Empirical studies of life histories often ignore stochastic variation, despite theoretical demonstrations of its potential impact on life-history evolution. Here we use a novel approach to explore the effects of stochastic variation on life-history evolution and estimate the selection pressures operating on the monocarpic perennial Carlina vulgaris, in which flowering may be delayed by up to eight years. The approach is novel in that we use modern theoretical techniques to estimate selection pressures and the fitness landscape from a fully parameterised individual-based model. These approaches take into account temporal variation in demographic rates and density dependence. Analysis of 16 years' data revealed significant temporal variation in growth, mortality, and recruitment in our study population. Flowering was strongly size dependent and, unusually for such a species, also age dependent. Individual-based models of the flowering strategy, parameterized using field data, consistently underestimated the size at flowering, when temporal variation in demographic rates was ignored. In contrast, models that incorporated temporal variation in growth, mortality, and recruitment predicted sizes at flowering not significantly different from those observed in the field. Temporal variation in mortality, which had the largest effect on the flowering strategy, selected for increased size at flowering. An analytical approximation is presented to explain this result, extending the “1-year look-ahead criterion” presented in Rees et al. (2000). A fitness landscape generated by following the fate of rare mutant invaders with a broad range of alternative flowering strategies demonstrated that the observed parameters were adaptive. However, the fitness landscape reveals that approximately equal fitness is achieved by a broad range of strategies, providing a mechanism for the maintenance of genetic variation. To understand how the different parameters that defined our models determine the fitness of rare mutants, we numerically estimated the elasticities and sensitivities of mutant fitness. This demonstrated strong selection on a number of the parameters. Elasticities and sensitivities estimated in constant and random environments were significantly positively correlated, and both were negatively related to the standard error of the parameter. This last result is surprising and, we argue, reflects the genetic and phenotypic responses to selection.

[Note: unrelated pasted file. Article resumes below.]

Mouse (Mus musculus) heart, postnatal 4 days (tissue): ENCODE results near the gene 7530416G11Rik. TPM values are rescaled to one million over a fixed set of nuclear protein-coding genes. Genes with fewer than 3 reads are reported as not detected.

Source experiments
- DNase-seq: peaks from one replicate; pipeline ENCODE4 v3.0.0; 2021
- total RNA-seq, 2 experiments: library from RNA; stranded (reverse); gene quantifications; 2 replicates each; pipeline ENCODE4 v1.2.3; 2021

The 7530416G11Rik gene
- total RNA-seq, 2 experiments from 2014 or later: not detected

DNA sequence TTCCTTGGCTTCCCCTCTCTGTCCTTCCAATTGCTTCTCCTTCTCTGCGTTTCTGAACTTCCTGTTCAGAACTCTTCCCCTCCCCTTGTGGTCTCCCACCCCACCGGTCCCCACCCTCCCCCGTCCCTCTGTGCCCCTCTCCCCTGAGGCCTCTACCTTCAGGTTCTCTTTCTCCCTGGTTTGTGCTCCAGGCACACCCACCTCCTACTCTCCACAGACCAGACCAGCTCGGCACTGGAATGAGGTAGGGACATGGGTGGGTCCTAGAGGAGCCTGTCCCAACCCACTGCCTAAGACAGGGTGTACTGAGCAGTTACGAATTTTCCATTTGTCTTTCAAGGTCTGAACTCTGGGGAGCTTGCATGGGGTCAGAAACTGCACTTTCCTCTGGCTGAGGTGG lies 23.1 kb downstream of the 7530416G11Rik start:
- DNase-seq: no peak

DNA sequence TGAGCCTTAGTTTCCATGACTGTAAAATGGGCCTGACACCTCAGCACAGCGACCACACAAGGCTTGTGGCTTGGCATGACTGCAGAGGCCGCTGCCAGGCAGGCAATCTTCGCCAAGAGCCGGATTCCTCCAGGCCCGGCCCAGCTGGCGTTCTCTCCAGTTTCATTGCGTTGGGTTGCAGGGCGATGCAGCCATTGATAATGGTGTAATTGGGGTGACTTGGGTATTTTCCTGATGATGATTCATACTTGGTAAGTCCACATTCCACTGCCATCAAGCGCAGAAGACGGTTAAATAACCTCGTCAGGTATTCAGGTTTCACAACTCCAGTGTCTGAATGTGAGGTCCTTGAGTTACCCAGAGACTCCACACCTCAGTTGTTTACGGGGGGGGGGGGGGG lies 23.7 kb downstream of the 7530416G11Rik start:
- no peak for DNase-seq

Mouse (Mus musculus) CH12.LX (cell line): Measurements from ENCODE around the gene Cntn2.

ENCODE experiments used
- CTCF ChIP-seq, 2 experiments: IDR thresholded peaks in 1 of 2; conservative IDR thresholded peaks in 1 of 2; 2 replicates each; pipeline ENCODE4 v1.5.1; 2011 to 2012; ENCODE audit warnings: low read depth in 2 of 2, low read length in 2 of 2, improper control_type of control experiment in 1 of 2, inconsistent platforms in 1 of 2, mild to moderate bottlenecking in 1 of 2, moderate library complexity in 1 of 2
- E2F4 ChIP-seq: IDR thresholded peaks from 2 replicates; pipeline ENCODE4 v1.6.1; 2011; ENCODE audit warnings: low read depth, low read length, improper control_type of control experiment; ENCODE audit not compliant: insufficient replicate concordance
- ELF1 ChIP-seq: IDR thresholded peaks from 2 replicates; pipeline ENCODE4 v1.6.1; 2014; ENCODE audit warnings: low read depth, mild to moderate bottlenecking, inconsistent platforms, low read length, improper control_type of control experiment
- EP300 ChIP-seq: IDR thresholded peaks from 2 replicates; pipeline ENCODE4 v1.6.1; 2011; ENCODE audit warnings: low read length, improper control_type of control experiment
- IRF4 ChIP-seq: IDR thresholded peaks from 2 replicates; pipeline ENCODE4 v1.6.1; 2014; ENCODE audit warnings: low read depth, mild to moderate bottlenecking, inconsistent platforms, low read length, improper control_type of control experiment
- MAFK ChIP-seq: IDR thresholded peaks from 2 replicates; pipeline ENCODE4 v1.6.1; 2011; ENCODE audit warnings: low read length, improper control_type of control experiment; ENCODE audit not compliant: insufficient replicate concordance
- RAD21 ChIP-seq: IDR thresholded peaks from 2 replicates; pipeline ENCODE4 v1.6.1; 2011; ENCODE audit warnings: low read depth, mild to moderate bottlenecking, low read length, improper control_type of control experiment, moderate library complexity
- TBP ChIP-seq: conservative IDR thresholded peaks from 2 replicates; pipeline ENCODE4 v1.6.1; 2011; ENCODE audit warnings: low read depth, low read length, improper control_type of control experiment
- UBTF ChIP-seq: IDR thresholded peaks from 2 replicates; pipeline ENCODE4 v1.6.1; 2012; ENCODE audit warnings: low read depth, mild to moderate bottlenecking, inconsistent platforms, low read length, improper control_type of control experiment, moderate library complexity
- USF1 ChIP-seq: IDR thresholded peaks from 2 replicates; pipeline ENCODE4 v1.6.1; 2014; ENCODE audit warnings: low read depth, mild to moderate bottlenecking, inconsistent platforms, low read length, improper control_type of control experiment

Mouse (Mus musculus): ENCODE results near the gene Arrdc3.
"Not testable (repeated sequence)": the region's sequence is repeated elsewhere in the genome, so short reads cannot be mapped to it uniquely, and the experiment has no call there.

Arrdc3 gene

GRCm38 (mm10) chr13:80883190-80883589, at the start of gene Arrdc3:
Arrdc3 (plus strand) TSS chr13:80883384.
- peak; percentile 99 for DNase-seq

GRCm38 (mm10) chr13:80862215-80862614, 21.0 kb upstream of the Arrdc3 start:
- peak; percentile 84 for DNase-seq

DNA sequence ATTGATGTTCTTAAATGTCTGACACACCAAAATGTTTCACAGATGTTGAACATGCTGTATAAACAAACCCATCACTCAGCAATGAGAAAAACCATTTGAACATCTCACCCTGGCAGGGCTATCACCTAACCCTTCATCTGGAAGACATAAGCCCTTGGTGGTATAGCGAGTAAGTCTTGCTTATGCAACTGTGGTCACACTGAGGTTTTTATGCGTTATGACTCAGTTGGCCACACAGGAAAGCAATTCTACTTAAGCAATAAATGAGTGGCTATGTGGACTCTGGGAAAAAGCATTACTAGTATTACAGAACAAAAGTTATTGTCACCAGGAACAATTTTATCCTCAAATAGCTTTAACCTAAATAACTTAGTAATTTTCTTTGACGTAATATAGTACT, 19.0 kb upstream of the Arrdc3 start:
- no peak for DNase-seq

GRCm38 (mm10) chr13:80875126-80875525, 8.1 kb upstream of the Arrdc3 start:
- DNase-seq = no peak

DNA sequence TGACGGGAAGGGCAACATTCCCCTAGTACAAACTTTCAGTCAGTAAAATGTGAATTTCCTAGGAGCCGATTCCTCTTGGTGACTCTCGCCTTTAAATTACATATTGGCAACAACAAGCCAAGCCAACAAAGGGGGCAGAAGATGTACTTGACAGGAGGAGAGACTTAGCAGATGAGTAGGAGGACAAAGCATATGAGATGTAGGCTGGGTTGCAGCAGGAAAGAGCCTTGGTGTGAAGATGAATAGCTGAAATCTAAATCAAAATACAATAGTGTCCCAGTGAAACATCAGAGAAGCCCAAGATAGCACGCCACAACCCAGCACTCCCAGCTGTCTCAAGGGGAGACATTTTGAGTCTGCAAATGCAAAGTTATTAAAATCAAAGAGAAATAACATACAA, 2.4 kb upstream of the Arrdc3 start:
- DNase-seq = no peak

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Vol. 56 • No. 7